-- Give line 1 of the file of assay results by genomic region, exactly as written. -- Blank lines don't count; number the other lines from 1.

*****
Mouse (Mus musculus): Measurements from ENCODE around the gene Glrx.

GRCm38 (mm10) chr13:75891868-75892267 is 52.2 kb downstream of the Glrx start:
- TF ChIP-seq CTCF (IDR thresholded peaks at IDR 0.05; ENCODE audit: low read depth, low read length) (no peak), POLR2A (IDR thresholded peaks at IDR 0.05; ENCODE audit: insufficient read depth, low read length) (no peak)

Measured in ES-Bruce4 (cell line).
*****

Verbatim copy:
Mouse (Mus musculus): Measurements from ENCODE around the gene Glrx.